New research in Science News, June 1, 2002 reports that a chemical in broccoli and other cruciferous vegetables (brussel sprouts, cauliflower, kale, and cabbage) kills ulcer causing bacteria in the lab and inhibits stomach cancer in mice.
Heliobacter pylori is the microbe causing the inflammation, ulcers and cancer of the stomach. Convention suggests that antibiotics are the best treatment for heliobacter pylori infection. However, the microbe has developed resistance to certain antibiotics and also is able to hide in the stomach cells during treatment and then re-emerge after treatment is finished. Refer to Newsletter #7 “Microbes & Cancer”.
Subsequently, T. W. Fahey, of John Hopkins University School of Medicine in Baltimore, and his colleagues used the chemical sulforaphane, common in cruciferous veggies, to combat the microbe. Previous research had demonstrated the naturally occurring vegetable chemical, sulforaphane, to combat other microbes and support the cytochrome P-450 enzymes (cancer neutralizing enzymes which the body produces) refer to Newsletter #7 “Veggies & Cancer”.
Fahey and his colleagues compared the effectiveness of sulforaphane to three commonly used antibiotics to treat heliobacter pylori. The researchers tested forty-eight strains of bacteria and found that sulforaphane inhibited the proliferation of them all.
The researchers also tested different concentrations of sulforaphane against two strains of heliobacter pylori. Heliobacter pylori was killed even while hiding in the stomach cells.
Importantly, Fahey notes that people who eat broccoli could achieve similar concentrations in their blood, that is, two to three servings of cruciferous vegetables per day.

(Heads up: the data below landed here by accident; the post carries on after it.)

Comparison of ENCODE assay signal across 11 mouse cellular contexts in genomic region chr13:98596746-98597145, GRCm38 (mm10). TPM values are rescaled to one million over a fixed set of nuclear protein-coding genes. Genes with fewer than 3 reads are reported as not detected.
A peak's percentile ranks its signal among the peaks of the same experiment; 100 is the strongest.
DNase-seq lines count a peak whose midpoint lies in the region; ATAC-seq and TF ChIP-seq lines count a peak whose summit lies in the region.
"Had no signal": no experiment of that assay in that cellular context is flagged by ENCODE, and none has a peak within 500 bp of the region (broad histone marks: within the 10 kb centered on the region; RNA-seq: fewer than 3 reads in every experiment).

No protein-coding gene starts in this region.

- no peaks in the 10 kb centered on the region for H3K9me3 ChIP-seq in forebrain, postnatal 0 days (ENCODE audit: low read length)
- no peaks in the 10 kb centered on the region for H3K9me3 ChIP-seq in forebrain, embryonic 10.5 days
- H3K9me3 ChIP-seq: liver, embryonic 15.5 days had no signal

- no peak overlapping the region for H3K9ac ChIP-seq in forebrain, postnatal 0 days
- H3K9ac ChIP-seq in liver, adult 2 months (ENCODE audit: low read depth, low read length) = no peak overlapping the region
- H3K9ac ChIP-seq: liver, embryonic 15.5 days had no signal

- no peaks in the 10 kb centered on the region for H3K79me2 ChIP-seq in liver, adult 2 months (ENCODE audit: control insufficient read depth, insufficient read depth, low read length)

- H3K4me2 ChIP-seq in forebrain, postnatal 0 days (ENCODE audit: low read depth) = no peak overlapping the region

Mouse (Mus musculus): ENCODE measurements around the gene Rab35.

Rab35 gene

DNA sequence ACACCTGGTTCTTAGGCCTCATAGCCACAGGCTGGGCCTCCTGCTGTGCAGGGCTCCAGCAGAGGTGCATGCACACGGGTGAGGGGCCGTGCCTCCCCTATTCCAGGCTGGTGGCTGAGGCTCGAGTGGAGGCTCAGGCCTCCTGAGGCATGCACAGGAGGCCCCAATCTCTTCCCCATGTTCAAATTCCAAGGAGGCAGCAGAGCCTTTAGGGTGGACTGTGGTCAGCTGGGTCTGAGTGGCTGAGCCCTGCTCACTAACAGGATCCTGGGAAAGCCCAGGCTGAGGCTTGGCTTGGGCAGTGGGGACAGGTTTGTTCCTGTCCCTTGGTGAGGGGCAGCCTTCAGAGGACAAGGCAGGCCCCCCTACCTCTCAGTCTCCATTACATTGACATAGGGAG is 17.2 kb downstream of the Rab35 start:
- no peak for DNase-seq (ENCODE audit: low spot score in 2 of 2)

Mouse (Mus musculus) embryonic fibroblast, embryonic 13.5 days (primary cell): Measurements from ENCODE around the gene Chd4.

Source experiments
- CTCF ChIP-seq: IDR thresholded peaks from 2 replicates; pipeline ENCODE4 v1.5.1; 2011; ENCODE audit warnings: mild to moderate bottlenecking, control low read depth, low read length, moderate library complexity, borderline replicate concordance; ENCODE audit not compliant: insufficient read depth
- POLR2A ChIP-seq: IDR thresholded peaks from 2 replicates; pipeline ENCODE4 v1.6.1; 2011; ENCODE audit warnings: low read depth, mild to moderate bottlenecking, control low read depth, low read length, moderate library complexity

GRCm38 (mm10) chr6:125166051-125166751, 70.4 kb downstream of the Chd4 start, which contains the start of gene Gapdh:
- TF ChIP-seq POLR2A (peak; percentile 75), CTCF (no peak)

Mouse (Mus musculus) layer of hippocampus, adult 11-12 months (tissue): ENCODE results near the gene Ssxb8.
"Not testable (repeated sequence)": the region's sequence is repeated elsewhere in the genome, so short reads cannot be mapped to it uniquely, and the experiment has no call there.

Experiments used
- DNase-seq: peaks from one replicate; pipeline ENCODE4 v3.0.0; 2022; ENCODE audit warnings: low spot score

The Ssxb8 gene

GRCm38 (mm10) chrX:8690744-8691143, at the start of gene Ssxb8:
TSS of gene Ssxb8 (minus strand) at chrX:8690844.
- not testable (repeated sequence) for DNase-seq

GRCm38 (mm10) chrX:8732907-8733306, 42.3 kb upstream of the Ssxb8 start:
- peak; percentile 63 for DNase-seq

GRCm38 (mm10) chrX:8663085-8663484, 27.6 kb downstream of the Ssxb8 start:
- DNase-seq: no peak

Food is your best medicine and the best of foods is our genetic food – meat, fat, veggies and a little fruit. As soon as any of us eat outside our genetic diet, and there is individual variability, we start to react to food. Our gut gets damaged (only about 1/3 of individuals actually experience gut irritation, the rest of us will have different forms of irritation, i.e. rashes, pain and mood swings including from colds to cancer). As the gut is damaged we experience digestive difficulty, poor absorption of nutrients and a damaged immunity (which usually involves a lowered ability to recognize and fight pathogens and an overactive humoral immunity meaning becoming more and more sensitive to foods, pollen and odors). As well, our gut hormones and messengers get out of sync and now, for example, our gall bladder doesn’t empty properly and becomes sluggish and fats bother us. Detoxification enzymes become depleted and previously removed material is now not removed which adds to the most important effect of adverse food reactions, that is, gut irritation – which is the pathological passage of food and microbial particles into our circulation to deposit in and congest tissue leading to an increased probability of infection. Remember, even though broccoli-like chemicals can inhibit the bug heliobacter pylori, heliobacter pylori is growing and infecting us because of congestion due, primarily, to the wrong food. The infection is the result of the altered internal chemistry. Fix the chemistry – eat biologically appropriate food.